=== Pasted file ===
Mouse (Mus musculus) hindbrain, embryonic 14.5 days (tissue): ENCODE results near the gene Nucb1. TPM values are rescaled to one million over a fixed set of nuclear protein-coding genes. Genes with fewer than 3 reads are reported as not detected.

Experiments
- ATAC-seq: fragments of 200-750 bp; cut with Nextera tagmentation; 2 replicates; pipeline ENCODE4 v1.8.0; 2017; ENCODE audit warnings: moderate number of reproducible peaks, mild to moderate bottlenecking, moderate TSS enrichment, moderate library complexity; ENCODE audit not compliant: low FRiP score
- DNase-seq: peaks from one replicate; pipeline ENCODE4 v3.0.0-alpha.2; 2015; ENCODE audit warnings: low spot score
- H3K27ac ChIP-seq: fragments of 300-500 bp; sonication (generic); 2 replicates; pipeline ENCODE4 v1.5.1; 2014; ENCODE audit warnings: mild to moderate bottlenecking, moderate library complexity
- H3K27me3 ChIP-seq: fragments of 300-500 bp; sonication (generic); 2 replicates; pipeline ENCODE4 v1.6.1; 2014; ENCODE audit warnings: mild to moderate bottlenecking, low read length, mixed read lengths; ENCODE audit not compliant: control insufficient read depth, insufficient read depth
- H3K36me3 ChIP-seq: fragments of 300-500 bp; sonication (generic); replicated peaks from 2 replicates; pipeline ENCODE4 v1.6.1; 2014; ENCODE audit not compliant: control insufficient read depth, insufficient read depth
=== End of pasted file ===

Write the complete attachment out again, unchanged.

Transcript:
Mouse (Mus musculus) hindbrain, embryonic 14.5 days (tissue): ENCODE results near the gene Nucb1. TPM values are rescaled to one million over a fixed set of nuclear protein-coding genes. Genes with fewer than 3 reads are reported as not detected.

Experiments
- ATAC-seq: fragments of 200-750 bp; cut with Nextera tagmentation; 2 replicates; pipeline ENCODE4 v1.8.0; 2017; ENCODE audit warnings: moderate number of reproducible peaks, mild to moderate bottlenecking, moderate TSS enrichment, moderate library complexity; ENCODE audit not compliant: low FRiP score
- DNase-seq: peaks from one replicate; pipeline ENCODE4 v3.0.0-alpha.2; 2015; ENCODE audit warnings: low spot score
- H3K27ac ChIP-seq: fragments of 300-500 bp; sonication (generic); 2 replicates; pipeline ENCODE4 v1.5.1; 2014; ENCODE audit warnings: mild to moderate bottlenecking, moderate library complexity
- H3K27me3 ChIP-seq: fragments of 300-500 bp; sonication (generic); 2 replicates; pipeline ENCODE4 v1.6.1; 2014; ENCODE audit warnings: mild to moderate bottlenecking, low read length, mixed read lengths; ENCODE audit not compliant: control insufficient read depth, insufficient read depth
- H3K36me3 ChIP-seq: fragments of 300-500 bp; sonication (generic); replicated peaks from 2 replicates; pipeline ENCODE4 v1.6.1; 2014; ENCODE audit not compliant: control insufficient read depth, insufficient read depth